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Reverse Transcription Protocol

Reverse transcription is the process by which RNA is transcribed into DNA, which will allow us to perform experiments such as qRT-PCR under the catalytic activity of a specific DNA polymerase that is only able to amplify fragments from DNA molecules.

Note: From the beginning of your PCR experiment until the end, you should always wear gloves in order to avoid DNA contamination. All the reagents, primers and enzymes should be kept in ice.

  1. In a 200 μl PCR tube:
    1. Add 2 μg of total RNA.
    2. Add 1 ul of oligo dt (50μM).
    3. Add 1 μl of dNTP (10mM).
    4. Add DEPC-treated water up to 10 μl.
  1. Incubate at 65 °C for 5 min and then keep the tubes on ice for 1 min.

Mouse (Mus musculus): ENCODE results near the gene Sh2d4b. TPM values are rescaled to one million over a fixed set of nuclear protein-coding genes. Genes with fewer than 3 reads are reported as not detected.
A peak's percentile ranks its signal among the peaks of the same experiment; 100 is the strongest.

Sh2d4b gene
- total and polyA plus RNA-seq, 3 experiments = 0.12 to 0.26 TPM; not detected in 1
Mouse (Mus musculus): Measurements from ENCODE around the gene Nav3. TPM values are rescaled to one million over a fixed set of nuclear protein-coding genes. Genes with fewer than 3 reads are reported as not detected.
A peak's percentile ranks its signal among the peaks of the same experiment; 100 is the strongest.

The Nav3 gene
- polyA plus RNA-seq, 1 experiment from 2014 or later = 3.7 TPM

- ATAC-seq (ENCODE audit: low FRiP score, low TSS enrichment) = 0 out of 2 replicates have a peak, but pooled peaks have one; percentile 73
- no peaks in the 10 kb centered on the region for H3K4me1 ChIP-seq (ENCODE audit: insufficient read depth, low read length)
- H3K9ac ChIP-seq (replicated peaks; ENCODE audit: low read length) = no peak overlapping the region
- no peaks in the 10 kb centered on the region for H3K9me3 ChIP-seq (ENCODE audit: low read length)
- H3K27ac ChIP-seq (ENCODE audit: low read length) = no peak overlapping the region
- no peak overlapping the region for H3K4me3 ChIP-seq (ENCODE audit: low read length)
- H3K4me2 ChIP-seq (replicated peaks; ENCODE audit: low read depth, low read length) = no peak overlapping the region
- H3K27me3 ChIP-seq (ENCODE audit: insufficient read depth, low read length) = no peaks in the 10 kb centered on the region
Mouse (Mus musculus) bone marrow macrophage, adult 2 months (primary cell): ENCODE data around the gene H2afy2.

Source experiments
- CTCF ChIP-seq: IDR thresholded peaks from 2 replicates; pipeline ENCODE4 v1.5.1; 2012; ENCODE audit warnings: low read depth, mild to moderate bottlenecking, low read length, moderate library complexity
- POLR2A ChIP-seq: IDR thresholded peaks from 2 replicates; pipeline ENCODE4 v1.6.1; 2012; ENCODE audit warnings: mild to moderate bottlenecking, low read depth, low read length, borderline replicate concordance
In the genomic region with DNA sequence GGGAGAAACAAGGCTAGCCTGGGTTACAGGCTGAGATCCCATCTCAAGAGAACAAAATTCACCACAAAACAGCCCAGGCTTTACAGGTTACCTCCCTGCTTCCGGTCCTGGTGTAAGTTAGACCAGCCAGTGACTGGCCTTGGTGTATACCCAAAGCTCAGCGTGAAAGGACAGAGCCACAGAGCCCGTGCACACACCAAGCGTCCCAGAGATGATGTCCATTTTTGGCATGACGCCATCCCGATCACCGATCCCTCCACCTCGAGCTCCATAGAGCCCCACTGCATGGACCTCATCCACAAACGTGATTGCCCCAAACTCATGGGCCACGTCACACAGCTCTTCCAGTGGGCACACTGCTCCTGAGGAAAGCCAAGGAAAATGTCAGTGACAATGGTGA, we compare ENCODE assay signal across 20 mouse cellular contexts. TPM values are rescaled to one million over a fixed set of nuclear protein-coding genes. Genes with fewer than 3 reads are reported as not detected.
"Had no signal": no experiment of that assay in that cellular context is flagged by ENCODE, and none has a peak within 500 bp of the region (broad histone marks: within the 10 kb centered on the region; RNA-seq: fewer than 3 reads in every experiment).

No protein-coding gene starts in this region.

2. Add 2 ul of RT buffer (10X) .
  3. Add 4 μl of MgCl2.
  4. Add 2 μl of DTT (0.1 M).
  5. Add 1 ul RNase inhibitor (40 U/μl).
  6. Add 1 ul of reverse transcriptase (200 U/μl).
  7. Incubate at 50°C for 60 min, followed by 85°C for 5 min.
  8. Afterwards, keep the tube on ice.
  9. Add 1 μl RNase H.
  10. Incubate for 30 min at 37°C.
  11. Store the PCR tube at -20°C.
  12. For RNA quantification and quality, use a NanoDrop equipment to measure the RNA (260 nm), protein, and salt concentrations.

qRT-PCR Protocol

Primer Design

Similarly to standard PCR, a set of primers should be designed as described before in order to amplify each cDNA fragment of interest, usually corresponding to a specific gene. Moreover, it is also recommended to design primers specific for other cDNA genes for data normalization procedures, which are also known as “housekeeping” genes (e.g. 18S, GAPDH, ACTB).

Note: Set up the PCR settings, such as temperature, time, and cycles before your PCR reaction is ready.